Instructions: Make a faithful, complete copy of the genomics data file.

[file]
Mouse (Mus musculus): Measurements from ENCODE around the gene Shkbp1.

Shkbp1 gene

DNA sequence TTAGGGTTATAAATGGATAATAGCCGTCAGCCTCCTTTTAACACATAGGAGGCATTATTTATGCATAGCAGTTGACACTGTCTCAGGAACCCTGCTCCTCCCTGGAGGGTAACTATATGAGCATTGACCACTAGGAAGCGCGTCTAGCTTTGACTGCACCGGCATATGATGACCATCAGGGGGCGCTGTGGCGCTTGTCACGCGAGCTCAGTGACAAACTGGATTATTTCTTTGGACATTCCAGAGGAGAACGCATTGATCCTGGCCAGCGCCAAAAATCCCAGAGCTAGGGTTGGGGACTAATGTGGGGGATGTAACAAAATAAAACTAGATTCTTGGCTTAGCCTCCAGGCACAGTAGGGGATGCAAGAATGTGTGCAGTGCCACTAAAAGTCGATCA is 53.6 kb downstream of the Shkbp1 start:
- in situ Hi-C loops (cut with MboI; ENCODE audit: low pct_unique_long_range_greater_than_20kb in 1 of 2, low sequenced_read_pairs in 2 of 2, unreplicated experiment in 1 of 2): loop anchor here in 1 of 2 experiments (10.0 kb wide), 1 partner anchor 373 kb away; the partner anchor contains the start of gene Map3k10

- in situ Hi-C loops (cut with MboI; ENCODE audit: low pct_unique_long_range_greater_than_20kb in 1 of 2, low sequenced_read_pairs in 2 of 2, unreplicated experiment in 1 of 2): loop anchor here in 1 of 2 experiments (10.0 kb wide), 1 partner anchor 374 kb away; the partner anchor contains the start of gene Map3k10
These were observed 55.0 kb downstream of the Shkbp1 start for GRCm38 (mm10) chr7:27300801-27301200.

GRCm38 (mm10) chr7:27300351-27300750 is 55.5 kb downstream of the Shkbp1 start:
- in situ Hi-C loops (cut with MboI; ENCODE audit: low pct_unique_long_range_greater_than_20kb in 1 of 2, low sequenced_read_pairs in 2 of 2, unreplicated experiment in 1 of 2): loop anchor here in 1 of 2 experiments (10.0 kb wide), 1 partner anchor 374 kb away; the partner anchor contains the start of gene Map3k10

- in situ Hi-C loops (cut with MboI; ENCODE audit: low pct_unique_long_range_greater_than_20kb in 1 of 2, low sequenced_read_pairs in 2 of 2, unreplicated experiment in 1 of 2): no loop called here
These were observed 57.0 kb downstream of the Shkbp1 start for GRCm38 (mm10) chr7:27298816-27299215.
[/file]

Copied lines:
Mouse (Mus musculus): Measurements from ENCODE around the gene Shkbp1.

Shkbp1 gene

DNA sequence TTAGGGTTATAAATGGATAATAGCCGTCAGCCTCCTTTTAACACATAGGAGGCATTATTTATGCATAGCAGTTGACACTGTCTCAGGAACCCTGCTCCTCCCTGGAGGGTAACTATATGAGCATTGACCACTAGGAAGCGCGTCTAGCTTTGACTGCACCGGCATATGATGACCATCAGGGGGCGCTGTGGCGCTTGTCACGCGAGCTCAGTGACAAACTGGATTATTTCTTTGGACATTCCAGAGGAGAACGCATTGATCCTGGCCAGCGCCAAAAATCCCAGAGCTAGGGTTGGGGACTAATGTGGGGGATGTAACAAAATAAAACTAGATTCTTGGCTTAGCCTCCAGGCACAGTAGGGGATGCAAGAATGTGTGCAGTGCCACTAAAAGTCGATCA is 53.6 kb downstream of the Shkbp1 start:
- in situ Hi-C loops (cut with MboI; ENCODE audit: low pct_unique_long_range_greater_than_20kb in 1 of 2, low sequenced_read_pairs in 2 of 2, unreplicated experiment in 1 of 2): loop anchor here in 1 of 2 experiments (10.0 kb wide), 1 partner anchor 373 kb away; the partner anchor contains the start of gene Map3k10

- in situ Hi-C loops (cut with MboI; ENCODE audit: low pct_unique_long_range_greater_than_20kb in 1 of 2, low sequenced_read_pairs in 2 of 2, unreplicated experiment in 1 of 2): loop anchor here in 1 of 2 experiments (10.0 kb wide), 1 partner anchor 374 kb away; the partner anchor contains the start of gene Map3k10
These were observed 55.0 kb downstream of the Shkbp1 start for GRCm38 (mm10) chr7:27300801-27301200.

GRCm38 (mm10) chr7:27300351-27300750 is 55.5 kb downstream of the Shkbp1 start:
- in situ Hi-C loops (cut with MboI; ENCODE audit: low pct_unique_long_range_greater_than_20kb in 1 of 2, low sequenced_read_pairs in 2 of 2, unreplicated experiment in 1 of 2): loop anchor here in 1 of 2 experiments (10.0 kb wide), 1 partner anchor 374 kb away; the partner anchor contains the start of gene Map3k10

- in situ Hi-C loops (cut with MboI; ENCODE audit: low pct_unique_long_range_greater_than_20kb in 1 of 2, low sequenced_read_pairs in 2 of 2, unreplicated experiment in 1 of 2): no loop called here
These were observed 57.0 kb downstream of the Shkbp1 start for GRCm38 (mm10) chr7:27298816-27299215.